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Flat front label of wine

Mas Carlot Costieres de Nimes Rouge Les Enfants Terribles 2013

Rhone Red Blends from Costieres de Nimes, Rhone, France
  • RP89
14% ABV
  • RP91
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14% ABV

Winemaker Notes

Smoked herbs, tobacco, and truffle are all present in this upfront, fruit driven profile. This lovely wine contains spices, licorice, violet and leather aromas, blackberry and raspberry fruits. This is medium-bodied.

Excellent with duck breast and raspberry sauce

Blend: 60% Mourvedre, 40% Syrah

Critical Acclaim

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RP 89
Robert Parker's Wine Advocate
Made from 60% Mourvedre and 40% Syrah, and a wine I consider to be a year in, year out value, the 2013 Costieres de Nimes les Enfants Terribles spent 12 months in equal parts barrel and tank before being bottled. Notions of blueberries, blackberries, wild herbs and truffle all emerge from this medium to full-bodied southern Rhone that has terrific ripeness (especially in the vintage), notable purity and a great finish. It's hard to resist now, but I suspect it will still be drinking nicely at age ten.
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Mas Carlot

Mas Carlot

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Mas Carlot, Costieres de Nimes, Rhone, France
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In the old Provençal dialect, "Mas" means farm, and Nathalie Blanc-Marès is beautifully managing this 75 hectares farm with the aid of her husband Cyril Marès, owner of the neighboring property Mas des Bressades (yes, she married the boy-next-door). They are a great Provençal family - young and energetic with great vision and talent. Mas Carlot has 20 hectares planted to white varietals. The Clairette de Bellegarde is older than the appellation of Costières de Nîmes. It was created in 1952 and is planted exclusively with Clairette. Clairette is one of the main grapes for Châteauneuf-du-Pape. This cuvée is produced from vines planted in 1946 and harvested at 25 hl/h or about 1 ½ tons per acre. This wine is vinified in stainless steel which allows the wine to remain fresh and aged sur lie in tank after fermentation. The wine is rich on the palate and displays bright orchard fruit with hints of white pepper on the finish.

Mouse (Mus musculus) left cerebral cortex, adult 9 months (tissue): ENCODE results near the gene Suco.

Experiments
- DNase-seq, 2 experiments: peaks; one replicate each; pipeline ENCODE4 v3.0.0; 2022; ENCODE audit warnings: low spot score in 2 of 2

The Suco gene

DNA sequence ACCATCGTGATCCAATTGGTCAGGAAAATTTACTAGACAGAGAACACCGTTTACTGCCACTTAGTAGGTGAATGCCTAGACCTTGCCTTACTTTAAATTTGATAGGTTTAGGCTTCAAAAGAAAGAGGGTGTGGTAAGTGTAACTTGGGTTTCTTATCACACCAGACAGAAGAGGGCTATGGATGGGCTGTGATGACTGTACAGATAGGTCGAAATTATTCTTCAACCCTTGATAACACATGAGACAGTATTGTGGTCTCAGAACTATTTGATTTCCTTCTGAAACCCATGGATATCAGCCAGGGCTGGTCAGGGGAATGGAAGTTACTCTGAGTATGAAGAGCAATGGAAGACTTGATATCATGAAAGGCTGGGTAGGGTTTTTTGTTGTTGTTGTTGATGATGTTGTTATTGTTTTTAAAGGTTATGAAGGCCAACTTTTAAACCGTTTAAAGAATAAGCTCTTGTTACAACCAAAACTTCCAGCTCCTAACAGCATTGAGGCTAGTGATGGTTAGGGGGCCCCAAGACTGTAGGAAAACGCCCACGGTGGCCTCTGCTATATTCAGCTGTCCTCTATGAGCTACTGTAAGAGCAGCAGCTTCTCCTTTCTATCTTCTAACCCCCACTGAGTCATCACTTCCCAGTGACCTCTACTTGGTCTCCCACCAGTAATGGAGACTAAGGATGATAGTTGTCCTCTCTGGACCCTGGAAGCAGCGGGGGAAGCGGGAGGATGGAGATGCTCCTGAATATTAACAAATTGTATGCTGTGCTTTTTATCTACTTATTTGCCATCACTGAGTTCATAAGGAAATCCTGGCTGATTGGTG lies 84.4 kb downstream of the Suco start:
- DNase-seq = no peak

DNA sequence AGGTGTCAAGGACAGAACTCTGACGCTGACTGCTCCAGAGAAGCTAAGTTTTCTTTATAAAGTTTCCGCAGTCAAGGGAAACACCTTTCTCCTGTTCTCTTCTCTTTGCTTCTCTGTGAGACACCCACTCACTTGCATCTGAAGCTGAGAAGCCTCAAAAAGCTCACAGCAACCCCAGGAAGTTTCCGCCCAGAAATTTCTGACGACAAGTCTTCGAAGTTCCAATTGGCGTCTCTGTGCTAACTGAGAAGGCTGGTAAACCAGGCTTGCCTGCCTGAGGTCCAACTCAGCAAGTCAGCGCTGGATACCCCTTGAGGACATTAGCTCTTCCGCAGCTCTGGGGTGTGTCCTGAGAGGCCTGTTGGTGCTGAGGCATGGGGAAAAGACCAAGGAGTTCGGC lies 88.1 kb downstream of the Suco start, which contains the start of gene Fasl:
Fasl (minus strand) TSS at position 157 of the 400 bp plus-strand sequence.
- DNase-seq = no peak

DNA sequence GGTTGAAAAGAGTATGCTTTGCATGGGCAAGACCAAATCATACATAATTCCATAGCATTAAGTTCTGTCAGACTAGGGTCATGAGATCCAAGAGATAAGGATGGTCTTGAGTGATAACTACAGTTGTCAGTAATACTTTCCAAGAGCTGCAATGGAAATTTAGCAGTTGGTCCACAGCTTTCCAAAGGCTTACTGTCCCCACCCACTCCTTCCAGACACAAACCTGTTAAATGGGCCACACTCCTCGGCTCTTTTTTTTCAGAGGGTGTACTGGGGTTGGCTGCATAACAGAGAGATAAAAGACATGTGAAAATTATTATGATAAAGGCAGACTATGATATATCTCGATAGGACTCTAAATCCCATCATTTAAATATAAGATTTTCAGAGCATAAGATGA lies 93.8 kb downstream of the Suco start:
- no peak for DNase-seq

Costieres de Nimes

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Gently rolling hills covered by large, round stones on south-facing slopes, Costieres de Nimes is a substantial IGP zone that was formerly considered part of the Languedoc. Today it is included as a section of the southern Rhone; its climate, topography and wines put it more in line with that appellation. Grenache is its most important red variety, along with Mourvedre, Syrah and Carignan. Half of the production here is rosé.

Rhône Blends

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With bold fruit flavors and accents of spice, Rhône red blends originated in France’s Southern Rhône valley and have become popular in Priorat, Washington, South Australia, and California’s Central Coast. In the Rhône itself, 19 grape varieties are permitted for use, but many of these blends, are based on Grenache and supported by Syrah and Mourvèdre, earning the nickname “GSM blends.” Côtes du Rhône and Châteauneuf-du-Pape are perhaps the best-known outposts for these wines. Other varieties that may be found in Rhône blends include Carignan, Cinsault, and Counoise.

In the Glass

The taste profile of a Rhône blend will vary according to its individual components, as each variety brings something different to the glass. Grenache, which often forms the base of these blends, is the lightest in color but contributes plenty of ripe red fruit, a plush texture, and often high levels of alcohol. Syrah supplies darker fruit flavors, along with savory, spicy, and meaty notes. Mourvèdre is responsible for a floral perfume as well as body, tannin, and a healthy dose of color. New World examples will lie further along the fruit-forward end of the spectrum, while those from the Old World taste and smell much earthier, often with a “barnyard” character that is attractive to many fans of these wines.

Perfect Pairings

Rhône red blends typically make for very food-friendly wines. Depending on the weight and alcohol level, these can work with a wide variety of meat-based dishes—they play equally well with beef, pork, duck, lamb, or game. With their high acidity, these wines are best-matched with salty or fatty foods, and can handle the acidity of tomato sauce in pizza or pasta. Braised beef cheeks, grilled lamb sausages, or roasted squab are all fine pairings.

Sommelier Secret

Some regions like to put their own local spin on the Rhône red blend—for example, in Australia’s Barossa Valley, Shiraz is commonly blended with Cabernet Sauvignon to add structure, tannin, and a long finish. Grenache-based blends from Priorat often include Carignan (known locally as Cariñena) and Syrah, but also international varieties like Merlot and Cabernet Sauvignon. In California, anything goes, and it is not uncommon to see Petite Sirah, Zinfandel, or even Tempranillo make an appearance.

DSLD623_13_0102_2013 Item# 272807